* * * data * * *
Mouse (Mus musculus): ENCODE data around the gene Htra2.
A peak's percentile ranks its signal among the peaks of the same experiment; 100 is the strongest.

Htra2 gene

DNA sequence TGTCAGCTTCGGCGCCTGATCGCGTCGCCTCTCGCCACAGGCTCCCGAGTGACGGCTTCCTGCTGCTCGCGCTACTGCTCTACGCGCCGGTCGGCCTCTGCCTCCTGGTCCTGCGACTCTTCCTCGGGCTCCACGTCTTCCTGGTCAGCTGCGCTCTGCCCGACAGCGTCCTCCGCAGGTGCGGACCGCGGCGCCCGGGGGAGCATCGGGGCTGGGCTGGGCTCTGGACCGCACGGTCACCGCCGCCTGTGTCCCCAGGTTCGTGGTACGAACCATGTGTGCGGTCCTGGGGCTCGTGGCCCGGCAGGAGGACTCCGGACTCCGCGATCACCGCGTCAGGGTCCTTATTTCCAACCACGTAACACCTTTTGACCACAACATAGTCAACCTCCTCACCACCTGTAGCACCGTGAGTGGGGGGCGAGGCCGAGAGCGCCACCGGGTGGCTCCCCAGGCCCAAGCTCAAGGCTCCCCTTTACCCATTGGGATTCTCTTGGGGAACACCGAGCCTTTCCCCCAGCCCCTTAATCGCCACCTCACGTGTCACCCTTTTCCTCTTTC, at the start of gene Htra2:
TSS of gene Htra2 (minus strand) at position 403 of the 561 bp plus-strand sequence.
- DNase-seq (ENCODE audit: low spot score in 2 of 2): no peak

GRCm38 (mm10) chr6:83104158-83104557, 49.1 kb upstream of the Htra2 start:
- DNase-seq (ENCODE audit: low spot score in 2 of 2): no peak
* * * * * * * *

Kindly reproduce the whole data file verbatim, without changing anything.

Mouse (Mus musculus): ENCODE data around the gene Htra2.
A peak's percentile ranks its signal among the peaks of the same experiment; 100 is the strongest.

Htra2 gene

DNA sequence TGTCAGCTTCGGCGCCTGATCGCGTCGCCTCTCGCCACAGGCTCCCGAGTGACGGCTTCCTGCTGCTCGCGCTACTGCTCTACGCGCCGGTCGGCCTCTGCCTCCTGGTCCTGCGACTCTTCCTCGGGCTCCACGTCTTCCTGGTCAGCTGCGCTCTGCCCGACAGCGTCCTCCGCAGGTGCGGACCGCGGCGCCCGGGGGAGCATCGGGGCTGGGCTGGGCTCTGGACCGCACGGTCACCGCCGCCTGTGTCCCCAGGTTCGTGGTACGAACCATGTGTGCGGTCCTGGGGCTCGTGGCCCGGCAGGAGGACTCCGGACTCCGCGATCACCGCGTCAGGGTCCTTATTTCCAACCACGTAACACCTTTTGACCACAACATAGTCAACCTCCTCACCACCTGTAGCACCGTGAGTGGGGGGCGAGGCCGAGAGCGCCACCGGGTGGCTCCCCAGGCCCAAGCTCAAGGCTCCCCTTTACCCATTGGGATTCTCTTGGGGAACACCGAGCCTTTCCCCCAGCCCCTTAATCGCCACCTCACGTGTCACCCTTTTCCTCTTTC, at the start of gene Htra2:
TSS of gene Htra2 (minus strand) at position 403 of the 561 bp plus-strand sequence.
- DNase-seq (ENCODE audit: low spot score in 2 of 2): no peak

GRCm38 (mm10) chr6:83104158-83104557, 49.1 kb upstream of the Htra2 start:
- DNase-seq (ENCODE audit: low spot score in 2 of 2): no peak